Following the theory-based approach of Carter-Pokras and Baquet  guiding the evaluation and deconstruction of racial/ethnic differences in the field of health, this preliminary study sought to evaluate the existence of racial/ethnic differences among justice-involved youth by examining the recommended three contributing factors: (1) relative representation in a system of justice (juvenile probation), (2) relative rates of substance use (alcohol, tobacco, marijuana, and other illicit hard drug use), and (3) the relationships between a set of individual-level risk factors (school involvement, employment, self-esteem, and level of externalizing behaviors) and substance use across racial/ethnic groups.
More specifically, in this study, we found support for Hypothesis 1, the over-representation of racial/ethnic minority youth in the juvenile justice system. In contrast to recent surveys , this sample contained a disproportionate representation of racial/ethnic minority youth . Specifically, as compared to the participating metropolitan area, there were twice as many Hispanic youth, six times as many African American youth, ten times as many AIAN youth, and only one-fifth as many Caucasian youth as would be expected .
For Hypothesis 2 we posited that justice-involved Caucasian youth would evidence greater substance use rates than racial/ethnic minority youth. This hypothesis was supported, as Caucasian adolescents evidenced the greatest rates across almost all substance use categories. In contrast to the broader adolescent literature which found the greatest levels of use among AIAN and Hispanic youth [18–20], these findings are consistent with other literature sampling justice involved youth [e.g., . In terms of other racial/ethnic differences, African American adolescents demonstrated the lowest rates of use, and AIAN and Hispanic youth generally fell in between those two groups. Together, these data support that despite their respective underrepresentation in the justice system, justice-involved Caucasian adolescents may have much greater rates of substance use than adolescents of other racial/ethnic groups [e.g., [25–28]].
In terms of Hypothesis 3, as the level of substance use in this sample was significant enough to potentially influence these youths' later health outcomes , we examined individual-level risk factors that could predict substance use. Specifically, we evaluated whether these risk factors were more effective in predicting substance use for Caucasian versus racial/ethnic minority youth. Consistent with prior studies that have found that Caucasian youth may be more severe in terms of psychopathology [e.g., , we found that comparatively, Caucasian youth evidenced the greatest risk. In addition, African American youth evidenced the lowest risk, and AIAN and Hispanic youth fell between Caucasian and African-American youth. Specifically, Caucasian youth had higher externalizing behavior scores than African American or Hispanic youth, as well as significantly lower levels of self-esteem than African American youth. Contrary to predictions, a racial/ethnic group by risk factor finding emerged for only one risk factor and one substance use category; externalizing behavior was a significant correlate of hard drug use for Caucasian youth, but showed no relationship to hard drug use for African American youth. These data indicate that, with respect to Hypothesis 3, that the frequently employed individual-level risk factors were less useful in flagging potential points of concern for the high risk youth of this sample, particularly for African American youth.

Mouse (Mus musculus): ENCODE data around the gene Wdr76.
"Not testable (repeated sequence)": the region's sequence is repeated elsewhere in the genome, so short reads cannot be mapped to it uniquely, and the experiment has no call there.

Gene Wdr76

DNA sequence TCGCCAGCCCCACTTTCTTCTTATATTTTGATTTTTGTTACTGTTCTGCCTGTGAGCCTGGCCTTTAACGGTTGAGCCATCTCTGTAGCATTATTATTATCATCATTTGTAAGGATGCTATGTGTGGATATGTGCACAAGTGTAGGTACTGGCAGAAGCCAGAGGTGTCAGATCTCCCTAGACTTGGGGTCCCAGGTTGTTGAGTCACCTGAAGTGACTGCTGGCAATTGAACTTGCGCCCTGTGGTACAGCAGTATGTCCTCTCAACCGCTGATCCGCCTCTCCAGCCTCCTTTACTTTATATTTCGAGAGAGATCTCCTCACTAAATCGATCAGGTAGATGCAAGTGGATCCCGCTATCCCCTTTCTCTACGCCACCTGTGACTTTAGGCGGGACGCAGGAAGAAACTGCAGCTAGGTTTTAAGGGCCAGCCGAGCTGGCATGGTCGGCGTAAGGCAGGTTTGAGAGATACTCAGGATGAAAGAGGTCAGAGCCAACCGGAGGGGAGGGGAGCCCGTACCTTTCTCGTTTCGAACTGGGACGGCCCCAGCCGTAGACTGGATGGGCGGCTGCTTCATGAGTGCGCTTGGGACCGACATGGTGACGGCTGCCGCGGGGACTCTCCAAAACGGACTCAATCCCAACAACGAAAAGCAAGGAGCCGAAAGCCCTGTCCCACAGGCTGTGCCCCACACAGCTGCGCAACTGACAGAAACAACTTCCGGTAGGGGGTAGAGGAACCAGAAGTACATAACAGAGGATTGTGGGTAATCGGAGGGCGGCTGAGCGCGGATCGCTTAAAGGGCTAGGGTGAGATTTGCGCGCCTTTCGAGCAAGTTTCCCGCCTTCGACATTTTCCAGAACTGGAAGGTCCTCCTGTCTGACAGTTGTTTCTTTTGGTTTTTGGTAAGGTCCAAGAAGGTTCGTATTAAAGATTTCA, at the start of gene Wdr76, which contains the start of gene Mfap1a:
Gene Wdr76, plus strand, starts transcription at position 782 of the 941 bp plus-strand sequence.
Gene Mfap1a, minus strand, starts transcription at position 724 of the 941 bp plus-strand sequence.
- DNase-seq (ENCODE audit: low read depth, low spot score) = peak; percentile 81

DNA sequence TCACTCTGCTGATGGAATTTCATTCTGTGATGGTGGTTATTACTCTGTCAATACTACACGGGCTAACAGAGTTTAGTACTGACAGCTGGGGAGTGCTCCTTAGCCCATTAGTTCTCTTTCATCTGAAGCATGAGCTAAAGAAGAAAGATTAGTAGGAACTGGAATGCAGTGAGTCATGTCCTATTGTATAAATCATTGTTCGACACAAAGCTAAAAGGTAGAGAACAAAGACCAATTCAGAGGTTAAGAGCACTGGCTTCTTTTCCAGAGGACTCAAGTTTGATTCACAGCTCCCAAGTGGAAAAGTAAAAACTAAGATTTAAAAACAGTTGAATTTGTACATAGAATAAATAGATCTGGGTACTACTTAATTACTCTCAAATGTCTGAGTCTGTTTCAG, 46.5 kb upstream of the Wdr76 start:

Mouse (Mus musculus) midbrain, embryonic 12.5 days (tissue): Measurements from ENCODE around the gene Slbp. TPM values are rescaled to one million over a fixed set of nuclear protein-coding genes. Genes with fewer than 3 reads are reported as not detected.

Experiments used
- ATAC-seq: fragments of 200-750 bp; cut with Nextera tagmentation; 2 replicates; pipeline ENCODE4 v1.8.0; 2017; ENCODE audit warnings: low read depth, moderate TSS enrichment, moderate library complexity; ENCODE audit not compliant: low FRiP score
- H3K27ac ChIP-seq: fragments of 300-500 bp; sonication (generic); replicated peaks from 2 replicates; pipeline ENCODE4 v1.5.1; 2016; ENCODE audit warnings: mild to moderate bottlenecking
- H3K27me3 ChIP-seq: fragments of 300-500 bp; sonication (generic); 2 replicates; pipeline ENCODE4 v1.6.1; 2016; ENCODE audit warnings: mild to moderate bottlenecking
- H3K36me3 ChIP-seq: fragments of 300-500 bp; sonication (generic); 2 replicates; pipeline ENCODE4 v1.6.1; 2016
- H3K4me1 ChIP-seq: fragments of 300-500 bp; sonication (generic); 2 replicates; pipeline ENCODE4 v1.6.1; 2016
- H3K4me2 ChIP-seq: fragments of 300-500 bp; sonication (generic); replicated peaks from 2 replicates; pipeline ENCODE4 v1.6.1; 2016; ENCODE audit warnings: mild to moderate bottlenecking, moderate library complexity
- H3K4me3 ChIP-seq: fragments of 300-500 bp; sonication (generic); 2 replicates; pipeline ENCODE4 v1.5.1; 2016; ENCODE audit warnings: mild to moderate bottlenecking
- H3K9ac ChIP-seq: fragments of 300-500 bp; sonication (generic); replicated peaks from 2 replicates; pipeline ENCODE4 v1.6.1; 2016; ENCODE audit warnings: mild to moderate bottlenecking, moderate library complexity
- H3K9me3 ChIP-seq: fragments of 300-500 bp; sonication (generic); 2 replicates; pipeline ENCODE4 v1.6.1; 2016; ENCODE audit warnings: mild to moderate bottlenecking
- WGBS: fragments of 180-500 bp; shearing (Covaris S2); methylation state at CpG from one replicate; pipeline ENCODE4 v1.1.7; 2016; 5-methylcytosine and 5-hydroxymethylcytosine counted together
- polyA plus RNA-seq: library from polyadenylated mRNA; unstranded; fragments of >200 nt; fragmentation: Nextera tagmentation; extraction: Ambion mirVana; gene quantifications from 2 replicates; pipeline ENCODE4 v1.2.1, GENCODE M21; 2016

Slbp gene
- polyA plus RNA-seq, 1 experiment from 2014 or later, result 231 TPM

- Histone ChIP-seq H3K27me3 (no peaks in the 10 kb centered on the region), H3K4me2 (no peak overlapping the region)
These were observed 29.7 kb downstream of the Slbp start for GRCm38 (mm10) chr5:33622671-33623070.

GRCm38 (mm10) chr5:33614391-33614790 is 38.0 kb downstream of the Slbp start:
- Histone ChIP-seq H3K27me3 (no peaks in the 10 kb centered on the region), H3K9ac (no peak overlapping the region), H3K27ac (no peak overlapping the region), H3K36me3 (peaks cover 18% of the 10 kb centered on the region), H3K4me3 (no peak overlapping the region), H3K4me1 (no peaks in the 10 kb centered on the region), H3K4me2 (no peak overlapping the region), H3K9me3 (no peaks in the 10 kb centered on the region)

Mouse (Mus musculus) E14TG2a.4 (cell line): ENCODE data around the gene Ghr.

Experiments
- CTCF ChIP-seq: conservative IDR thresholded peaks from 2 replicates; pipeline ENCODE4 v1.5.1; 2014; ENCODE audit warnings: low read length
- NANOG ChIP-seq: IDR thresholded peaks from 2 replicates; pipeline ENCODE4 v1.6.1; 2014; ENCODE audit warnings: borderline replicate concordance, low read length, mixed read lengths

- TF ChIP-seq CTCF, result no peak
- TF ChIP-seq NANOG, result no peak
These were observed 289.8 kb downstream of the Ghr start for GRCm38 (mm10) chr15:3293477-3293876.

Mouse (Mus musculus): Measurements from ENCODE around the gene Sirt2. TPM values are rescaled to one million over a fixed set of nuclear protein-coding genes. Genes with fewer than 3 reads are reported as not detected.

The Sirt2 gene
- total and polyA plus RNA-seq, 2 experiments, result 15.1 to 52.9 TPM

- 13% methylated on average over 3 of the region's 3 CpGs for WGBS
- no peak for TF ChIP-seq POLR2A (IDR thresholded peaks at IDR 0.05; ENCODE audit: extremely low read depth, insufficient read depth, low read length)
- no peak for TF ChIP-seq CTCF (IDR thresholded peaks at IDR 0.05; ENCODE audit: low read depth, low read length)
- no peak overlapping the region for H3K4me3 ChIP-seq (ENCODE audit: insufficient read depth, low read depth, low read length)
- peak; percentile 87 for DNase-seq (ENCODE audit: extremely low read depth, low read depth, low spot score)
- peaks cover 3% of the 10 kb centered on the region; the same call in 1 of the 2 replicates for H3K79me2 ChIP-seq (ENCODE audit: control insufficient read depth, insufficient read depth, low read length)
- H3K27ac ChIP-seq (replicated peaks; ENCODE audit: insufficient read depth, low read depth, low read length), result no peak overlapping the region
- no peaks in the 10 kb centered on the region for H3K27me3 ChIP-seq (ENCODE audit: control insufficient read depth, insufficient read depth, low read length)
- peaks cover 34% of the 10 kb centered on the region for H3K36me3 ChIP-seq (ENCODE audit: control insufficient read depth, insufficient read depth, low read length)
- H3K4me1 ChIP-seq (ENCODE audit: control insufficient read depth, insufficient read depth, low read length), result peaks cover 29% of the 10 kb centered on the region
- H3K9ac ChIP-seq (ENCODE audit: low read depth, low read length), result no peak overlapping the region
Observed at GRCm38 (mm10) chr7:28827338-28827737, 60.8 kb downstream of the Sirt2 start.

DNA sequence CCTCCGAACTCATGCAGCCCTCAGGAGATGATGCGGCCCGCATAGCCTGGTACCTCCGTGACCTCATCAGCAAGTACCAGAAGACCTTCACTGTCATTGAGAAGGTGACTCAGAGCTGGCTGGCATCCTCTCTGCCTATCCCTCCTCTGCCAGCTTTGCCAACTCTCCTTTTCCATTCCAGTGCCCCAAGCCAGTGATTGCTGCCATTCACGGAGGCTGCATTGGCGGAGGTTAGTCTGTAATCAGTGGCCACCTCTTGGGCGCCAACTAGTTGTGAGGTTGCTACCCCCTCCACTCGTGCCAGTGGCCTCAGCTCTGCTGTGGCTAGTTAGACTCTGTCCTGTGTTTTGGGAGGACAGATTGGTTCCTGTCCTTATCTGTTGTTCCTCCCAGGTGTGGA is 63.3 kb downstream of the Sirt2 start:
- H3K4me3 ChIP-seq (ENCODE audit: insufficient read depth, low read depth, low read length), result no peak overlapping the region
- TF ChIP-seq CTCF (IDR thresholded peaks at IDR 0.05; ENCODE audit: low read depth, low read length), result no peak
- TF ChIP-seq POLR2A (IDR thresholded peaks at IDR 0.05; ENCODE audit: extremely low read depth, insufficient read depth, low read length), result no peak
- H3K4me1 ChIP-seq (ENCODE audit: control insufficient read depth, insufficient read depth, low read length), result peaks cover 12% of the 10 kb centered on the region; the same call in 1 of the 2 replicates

While not predicted, the most profound differences emerged between African American and Caucasian youth. One potential explanation for this difference is that more protective factors may exist in our society to prevent Caucasian youth's justice involvement. For example, while not explicitly examined in this study, studies have suggested that high-risk and substance-abusing Caucasian youth may be "referred" to hospitals, medical care, and treatment, whereas African American and other racial/ethnic minority youth are alternatively "referred" to justice settings . Additionally, as found with other studies, African American youth in this sample had the lowest level of overall substance use [e.g., , but were disproportionately represented in this sample. These findings indicate the need for better prevention of justice involvement, as well as better indicators of what might be points of risk (e.g., measurements of potential individual-level risk factors) for African American youth.